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Every surgeon knows that, if you operate, complications will follow. Surgeons are perfectionists and strive to reduce complications through years of diligent personal training and continuous quality improvement. Surgeons hate complications, especially those that might be preventable (such as retained foreign bodies, wrong site surgery, and medication errors).
In this special issue of OBG Management, world-renowned experts focus on topical issues in safety in minimally invasive gynecologic surgery (MIGS). In a roundtable, Drs. Neal Lonky, John Gebhart, Rosanne Kho, and Malcolm Munro discuss important issues in MIGS, including the need to prioritize the vaginal and laparoscopic routes of hysterectomy and the role of single-port surgery. In a concise yet detailed discussion of safety issues related to radiofrequency and ultrasound energy devices, Dr. Munro alerts us to the dangers of heat injury and direct and capacitative coupling. Drs. Andrew Sokol and Katelyn Smithling provide guidance on preventing apical prolapse of the vagina following hysterectomy. And Dr. Antonio Gargiulo explores the rapidly expanding role of simulation training with computer-assisted (robotic) surgical simulators and predicts that, instead of learning surgery on patients, future trainees will gain skills in a simulation environment.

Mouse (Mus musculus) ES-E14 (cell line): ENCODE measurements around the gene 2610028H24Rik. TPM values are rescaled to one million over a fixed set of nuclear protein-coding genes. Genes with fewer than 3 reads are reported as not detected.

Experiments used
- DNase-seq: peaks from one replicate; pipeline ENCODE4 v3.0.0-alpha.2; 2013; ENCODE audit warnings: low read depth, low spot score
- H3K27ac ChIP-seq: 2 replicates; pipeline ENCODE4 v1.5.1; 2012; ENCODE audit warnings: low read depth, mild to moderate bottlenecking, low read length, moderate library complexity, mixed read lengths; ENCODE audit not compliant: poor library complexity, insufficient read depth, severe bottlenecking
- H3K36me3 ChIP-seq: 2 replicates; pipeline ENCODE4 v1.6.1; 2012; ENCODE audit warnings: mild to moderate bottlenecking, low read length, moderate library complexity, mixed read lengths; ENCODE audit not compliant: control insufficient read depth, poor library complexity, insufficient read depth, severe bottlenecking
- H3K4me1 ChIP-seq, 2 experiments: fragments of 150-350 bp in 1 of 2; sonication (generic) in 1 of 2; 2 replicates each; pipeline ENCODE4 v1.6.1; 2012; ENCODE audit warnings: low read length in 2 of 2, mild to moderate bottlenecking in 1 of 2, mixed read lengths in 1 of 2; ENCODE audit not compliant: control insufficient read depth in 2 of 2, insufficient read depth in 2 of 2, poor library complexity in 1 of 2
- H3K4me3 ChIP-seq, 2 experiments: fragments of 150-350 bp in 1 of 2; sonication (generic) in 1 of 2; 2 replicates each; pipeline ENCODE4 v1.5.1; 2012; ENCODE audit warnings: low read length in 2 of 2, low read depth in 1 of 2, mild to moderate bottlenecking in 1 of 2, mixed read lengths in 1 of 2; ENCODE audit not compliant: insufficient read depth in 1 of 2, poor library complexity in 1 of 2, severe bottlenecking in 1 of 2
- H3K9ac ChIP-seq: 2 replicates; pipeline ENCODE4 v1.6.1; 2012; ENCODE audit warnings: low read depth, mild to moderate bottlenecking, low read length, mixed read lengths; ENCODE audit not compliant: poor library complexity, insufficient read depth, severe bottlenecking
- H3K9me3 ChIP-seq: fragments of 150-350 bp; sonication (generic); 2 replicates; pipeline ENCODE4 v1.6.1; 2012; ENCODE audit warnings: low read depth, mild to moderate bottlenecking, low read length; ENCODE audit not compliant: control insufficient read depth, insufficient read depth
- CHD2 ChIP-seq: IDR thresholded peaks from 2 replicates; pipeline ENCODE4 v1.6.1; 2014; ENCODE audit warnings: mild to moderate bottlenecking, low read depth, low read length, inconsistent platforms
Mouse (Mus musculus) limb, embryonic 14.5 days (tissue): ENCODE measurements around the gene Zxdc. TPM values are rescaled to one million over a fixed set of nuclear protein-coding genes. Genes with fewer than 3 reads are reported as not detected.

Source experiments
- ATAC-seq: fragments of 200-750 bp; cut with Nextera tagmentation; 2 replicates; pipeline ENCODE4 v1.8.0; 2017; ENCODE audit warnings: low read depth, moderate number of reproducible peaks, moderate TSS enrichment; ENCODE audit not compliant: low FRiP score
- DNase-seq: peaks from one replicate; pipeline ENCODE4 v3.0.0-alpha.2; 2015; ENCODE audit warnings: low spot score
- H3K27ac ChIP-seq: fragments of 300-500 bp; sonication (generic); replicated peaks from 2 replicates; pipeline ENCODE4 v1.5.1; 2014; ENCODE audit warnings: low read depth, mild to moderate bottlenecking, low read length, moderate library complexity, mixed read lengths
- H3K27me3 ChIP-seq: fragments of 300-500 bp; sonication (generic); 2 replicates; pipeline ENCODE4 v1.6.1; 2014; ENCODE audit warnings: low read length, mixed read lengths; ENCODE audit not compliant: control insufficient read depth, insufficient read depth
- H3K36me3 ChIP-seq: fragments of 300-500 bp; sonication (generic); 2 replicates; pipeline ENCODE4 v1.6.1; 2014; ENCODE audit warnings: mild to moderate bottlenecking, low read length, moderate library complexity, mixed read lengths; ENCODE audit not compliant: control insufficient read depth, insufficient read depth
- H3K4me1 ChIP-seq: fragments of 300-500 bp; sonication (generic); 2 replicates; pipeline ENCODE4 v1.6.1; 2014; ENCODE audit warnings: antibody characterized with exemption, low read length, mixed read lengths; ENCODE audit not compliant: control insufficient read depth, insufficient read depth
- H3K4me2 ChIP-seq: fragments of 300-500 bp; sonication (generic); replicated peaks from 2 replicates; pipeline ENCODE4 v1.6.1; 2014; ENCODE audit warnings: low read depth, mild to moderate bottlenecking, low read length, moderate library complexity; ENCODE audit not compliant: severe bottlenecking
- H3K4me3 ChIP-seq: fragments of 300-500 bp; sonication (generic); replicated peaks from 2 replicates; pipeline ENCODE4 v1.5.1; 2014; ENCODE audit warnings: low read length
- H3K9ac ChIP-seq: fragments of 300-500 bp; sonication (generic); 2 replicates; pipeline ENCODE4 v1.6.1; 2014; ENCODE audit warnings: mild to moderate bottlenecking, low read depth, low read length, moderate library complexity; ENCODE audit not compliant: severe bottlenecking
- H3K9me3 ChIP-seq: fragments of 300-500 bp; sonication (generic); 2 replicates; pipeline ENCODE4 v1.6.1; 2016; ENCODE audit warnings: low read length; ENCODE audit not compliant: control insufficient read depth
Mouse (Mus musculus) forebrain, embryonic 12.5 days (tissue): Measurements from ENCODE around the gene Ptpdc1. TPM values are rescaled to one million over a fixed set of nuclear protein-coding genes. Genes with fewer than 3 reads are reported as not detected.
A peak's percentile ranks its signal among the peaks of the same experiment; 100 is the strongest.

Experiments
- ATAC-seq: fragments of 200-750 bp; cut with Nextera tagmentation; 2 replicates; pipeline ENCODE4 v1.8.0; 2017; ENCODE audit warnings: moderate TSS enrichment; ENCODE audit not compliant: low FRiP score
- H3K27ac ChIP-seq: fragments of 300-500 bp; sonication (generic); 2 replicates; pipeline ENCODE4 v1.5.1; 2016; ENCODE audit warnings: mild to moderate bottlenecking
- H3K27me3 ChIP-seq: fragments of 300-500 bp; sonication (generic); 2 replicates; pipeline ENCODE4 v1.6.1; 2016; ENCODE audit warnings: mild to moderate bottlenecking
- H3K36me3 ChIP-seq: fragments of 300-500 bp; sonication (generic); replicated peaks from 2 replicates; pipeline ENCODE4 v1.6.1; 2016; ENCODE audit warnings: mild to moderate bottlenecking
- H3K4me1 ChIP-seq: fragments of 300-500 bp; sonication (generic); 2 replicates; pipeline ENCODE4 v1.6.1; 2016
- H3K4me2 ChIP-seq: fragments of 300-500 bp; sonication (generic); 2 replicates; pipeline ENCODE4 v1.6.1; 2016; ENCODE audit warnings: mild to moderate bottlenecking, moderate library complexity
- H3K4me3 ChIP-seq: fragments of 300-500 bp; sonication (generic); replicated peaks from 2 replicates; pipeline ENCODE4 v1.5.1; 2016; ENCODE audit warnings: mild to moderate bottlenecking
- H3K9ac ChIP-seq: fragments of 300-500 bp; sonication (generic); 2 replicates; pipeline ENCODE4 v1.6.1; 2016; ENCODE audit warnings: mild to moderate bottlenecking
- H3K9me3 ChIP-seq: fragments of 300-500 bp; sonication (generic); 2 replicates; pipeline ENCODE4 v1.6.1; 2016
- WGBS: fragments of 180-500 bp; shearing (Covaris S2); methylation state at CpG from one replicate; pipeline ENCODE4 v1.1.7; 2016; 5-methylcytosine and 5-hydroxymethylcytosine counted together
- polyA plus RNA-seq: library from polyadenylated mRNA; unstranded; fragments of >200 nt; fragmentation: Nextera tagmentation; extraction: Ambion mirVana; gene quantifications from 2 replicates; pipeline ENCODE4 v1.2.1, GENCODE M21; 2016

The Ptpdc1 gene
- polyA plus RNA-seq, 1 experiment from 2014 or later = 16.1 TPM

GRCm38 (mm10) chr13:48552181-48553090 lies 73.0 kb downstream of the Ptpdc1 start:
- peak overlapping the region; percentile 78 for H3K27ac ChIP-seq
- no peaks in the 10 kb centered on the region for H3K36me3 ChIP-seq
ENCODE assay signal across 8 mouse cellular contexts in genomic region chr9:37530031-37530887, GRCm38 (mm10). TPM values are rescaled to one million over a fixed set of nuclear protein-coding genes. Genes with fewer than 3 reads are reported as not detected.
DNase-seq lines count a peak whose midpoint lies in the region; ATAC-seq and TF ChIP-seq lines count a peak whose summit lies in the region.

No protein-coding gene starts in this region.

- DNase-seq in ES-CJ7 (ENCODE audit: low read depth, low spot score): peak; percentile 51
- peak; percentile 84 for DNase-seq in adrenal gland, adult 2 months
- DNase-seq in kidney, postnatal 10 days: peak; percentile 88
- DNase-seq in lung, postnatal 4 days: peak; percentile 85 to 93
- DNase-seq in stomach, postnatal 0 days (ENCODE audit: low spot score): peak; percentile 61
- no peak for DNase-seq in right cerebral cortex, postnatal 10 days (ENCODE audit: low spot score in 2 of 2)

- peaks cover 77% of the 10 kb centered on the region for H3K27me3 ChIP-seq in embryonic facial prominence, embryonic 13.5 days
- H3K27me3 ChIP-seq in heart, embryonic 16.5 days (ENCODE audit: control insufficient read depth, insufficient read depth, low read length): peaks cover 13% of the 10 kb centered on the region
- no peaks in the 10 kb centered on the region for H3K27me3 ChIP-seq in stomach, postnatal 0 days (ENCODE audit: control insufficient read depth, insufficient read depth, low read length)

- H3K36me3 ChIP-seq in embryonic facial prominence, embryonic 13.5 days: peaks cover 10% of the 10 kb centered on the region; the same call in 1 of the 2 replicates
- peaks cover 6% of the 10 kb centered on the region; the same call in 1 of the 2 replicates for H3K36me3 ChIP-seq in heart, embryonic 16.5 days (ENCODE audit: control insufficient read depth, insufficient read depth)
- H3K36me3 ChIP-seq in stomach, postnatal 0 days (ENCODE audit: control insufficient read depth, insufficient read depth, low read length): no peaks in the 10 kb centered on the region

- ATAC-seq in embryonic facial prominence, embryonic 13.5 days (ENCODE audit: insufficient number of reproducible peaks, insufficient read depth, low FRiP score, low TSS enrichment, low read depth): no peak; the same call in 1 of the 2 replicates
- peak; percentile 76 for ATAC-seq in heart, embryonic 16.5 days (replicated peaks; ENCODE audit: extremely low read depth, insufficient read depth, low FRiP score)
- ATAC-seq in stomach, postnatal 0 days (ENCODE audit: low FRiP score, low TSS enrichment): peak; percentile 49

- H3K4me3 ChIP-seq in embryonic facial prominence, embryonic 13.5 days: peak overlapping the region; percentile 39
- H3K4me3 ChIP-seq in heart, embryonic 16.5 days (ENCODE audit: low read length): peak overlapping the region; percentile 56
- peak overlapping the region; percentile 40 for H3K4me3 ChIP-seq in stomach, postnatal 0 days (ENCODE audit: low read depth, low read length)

We thank the master surgeons who participated in this special issue for providing guidance and helping us to reduce complications. Our patients are the beneficiaries of the wisdom provided herein.
>>Robert L. Barbieri, MD
Editor in Chief, OBG Management
To view the video, "McCall" culdoplasty technique by Mickey Karram, MD, that accompanies the article by Sokol et al in this supplement, click here.